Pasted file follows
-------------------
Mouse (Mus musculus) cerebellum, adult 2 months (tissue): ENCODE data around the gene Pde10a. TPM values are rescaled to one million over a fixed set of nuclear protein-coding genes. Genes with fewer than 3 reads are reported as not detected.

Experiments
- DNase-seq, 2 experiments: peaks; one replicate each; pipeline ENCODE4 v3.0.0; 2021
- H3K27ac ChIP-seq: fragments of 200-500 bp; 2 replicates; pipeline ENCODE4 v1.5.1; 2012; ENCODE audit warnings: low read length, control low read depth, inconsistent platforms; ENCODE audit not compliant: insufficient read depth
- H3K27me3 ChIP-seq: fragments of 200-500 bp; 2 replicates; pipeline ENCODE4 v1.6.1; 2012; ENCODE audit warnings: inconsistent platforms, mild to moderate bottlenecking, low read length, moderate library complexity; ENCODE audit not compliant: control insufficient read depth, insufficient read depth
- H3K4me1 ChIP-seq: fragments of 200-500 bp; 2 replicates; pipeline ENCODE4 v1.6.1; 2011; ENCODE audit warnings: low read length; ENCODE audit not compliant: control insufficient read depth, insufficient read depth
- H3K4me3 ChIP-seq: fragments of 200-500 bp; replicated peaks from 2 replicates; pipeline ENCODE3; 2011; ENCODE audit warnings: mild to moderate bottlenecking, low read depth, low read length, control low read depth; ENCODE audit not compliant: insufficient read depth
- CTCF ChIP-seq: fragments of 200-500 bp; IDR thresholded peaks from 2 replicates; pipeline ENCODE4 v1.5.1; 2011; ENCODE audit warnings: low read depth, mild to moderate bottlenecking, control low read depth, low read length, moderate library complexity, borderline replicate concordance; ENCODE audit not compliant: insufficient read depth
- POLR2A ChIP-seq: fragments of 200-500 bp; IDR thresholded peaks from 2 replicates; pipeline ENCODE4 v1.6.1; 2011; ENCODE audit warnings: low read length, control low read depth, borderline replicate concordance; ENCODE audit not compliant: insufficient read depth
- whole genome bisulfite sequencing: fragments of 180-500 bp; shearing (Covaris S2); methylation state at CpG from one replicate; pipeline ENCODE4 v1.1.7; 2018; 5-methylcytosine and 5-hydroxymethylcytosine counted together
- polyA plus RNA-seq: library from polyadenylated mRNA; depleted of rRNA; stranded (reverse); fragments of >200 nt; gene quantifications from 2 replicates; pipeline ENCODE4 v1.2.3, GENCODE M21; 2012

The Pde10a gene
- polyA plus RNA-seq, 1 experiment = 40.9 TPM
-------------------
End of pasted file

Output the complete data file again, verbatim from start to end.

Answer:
Mouse (Mus musculus) cerebellum, adult 2 months (tissue): ENCODE data around the gene Pde10a. TPM values are rescaled to one million over a fixed set of nuclear protein-coding genes. Genes with fewer than 3 reads are reported as not detected.

Experiments
- DNase-seq, 2 experiments: peaks; one replicate each; pipeline ENCODE4 v3.0.0; 2021
- H3K27ac ChIP-seq: fragments of 200-500 bp; 2 replicates; pipeline ENCODE4 v1.5.1; 2012; ENCODE audit warnings: low read length, control low read depth, inconsistent platforms; ENCODE audit not compliant: insufficient read depth
- H3K27me3 ChIP-seq: fragments of 200-500 bp; 2 replicates; pipeline ENCODE4 v1.6.1; 2012; ENCODE audit warnings: inconsistent platforms, mild to moderate bottlenecking, low read length, moderate library complexity; ENCODE audit not compliant: control insufficient read depth, insufficient read depth
- H3K4me1 ChIP-seq: fragments of 200-500 bp; 2 replicates; pipeline ENCODE4 v1.6.1; 2011; ENCODE audit warnings: low read length; ENCODE audit not compliant: control insufficient read depth, insufficient read depth
- H3K4me3 ChIP-seq: fragments of 200-500 bp; replicated peaks from 2 replicates; pipeline ENCODE3; 2011; ENCODE audit warnings: mild to moderate bottlenecking, low read depth, low read length, control low read depth; ENCODE audit not compliant: insufficient read depth
- CTCF ChIP-seq: fragments of 200-500 bp; IDR thresholded peaks from 2 replicates; pipeline ENCODE4 v1.5.1; 2011; ENCODE audit warnings: low read depth, mild to moderate bottlenecking, control low read depth, low read length, moderate library complexity, borderline replicate concordance; ENCODE audit not compliant: insufficient read depth
- POLR2A ChIP-seq: fragments of 200-500 bp; IDR thresholded peaks from 2 replicates; pipeline ENCODE4 v1.6.1; 2011; ENCODE audit warnings: low read length, control low read depth, borderline replicate concordance; ENCODE audit not compliant: insufficient read depth
- whole genome bisulfite sequencing: fragments of 180-500 bp; shearing (Covaris S2); methylation state at CpG from one replicate; pipeline ENCODE4 v1.1.7; 2018; 5-methylcytosine and 5-hydroxymethylcytosine counted together
- polyA plus RNA-seq: library from polyadenylated mRNA; depleted of rRNA; stranded (reverse); fragments of >200 nt; gene quantifications from 2 replicates; pipeline ENCODE4 v1.2.3, GENCODE M21; 2012

The Pde10a gene
- polyA plus RNA-seq, 1 experiment = 40.9 TPM